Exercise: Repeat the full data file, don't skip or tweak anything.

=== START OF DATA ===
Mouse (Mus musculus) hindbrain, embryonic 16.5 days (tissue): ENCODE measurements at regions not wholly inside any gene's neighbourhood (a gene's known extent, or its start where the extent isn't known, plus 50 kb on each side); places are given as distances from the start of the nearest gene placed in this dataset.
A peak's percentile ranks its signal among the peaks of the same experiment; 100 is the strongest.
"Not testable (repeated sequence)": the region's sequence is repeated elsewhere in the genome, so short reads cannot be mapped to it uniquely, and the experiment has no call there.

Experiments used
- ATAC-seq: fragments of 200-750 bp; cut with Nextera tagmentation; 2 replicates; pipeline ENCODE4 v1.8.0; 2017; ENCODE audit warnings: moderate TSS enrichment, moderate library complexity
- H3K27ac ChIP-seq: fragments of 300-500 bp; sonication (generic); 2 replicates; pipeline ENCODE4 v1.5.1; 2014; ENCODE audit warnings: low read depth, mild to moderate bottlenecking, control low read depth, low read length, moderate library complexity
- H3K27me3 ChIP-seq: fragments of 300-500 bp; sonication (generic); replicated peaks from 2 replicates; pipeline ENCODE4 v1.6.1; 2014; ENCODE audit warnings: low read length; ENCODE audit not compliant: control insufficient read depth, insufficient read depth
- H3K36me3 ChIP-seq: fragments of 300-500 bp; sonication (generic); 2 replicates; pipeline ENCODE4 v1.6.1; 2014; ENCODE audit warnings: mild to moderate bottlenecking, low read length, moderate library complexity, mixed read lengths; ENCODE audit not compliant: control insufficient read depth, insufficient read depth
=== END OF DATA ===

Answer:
Mouse (Mus musculus) hindbrain, embryonic 16.5 days (tissue): ENCODE measurements at regions not wholly inside any gene's neighbourhood (a gene's known extent, or its start where the extent isn't known, plus 50 kb on each side); places are given as distances from the start of the nearest gene placed in this dataset.
A peak's percentile ranks its signal among the peaks of the same experiment; 100 is the strongest.
"Not testable (repeated sequence)": the region's sequence is repeated elsewhere in the genome, so short reads cannot be mapped to it uniquely, and the experiment has no call there.

Experiments used
- ATAC-seq: fragments of 200-750 bp; cut with Nextera tagmentation; 2 replicates; pipeline ENCODE4 v1.8.0; 2017; ENCODE audit warnings: moderate TSS enrichment, moderate library complexity
- H3K27ac ChIP-seq: fragments of 300-500 bp; sonication (generic); 2 replicates; pipeline ENCODE4 v1.5.1; 2014; ENCODE audit warnings: low read depth, mild to moderate bottlenecking, control low read depth, low read length, moderate library complexity
- H3K27me3 ChIP-seq: fragments of 300-500 bp; sonication (generic); replicated peaks from 2 replicates; pipeline ENCODE4 v1.6.1; 2014; ENCODE audit warnings: low read length; ENCODE audit not compliant: control insufficient read depth, insufficient read depth
- H3K36me3 ChIP-seq: fragments of 300-500 bp; sonication (generic); 2 replicates; pipeline ENCODE4 v1.6.1; 2014; ENCODE audit warnings: mild to moderate bottlenecking, low read length, moderate library complexity, mixed read lengths; ENCODE audit not compliant: control insufficient read depth, insufficient read depth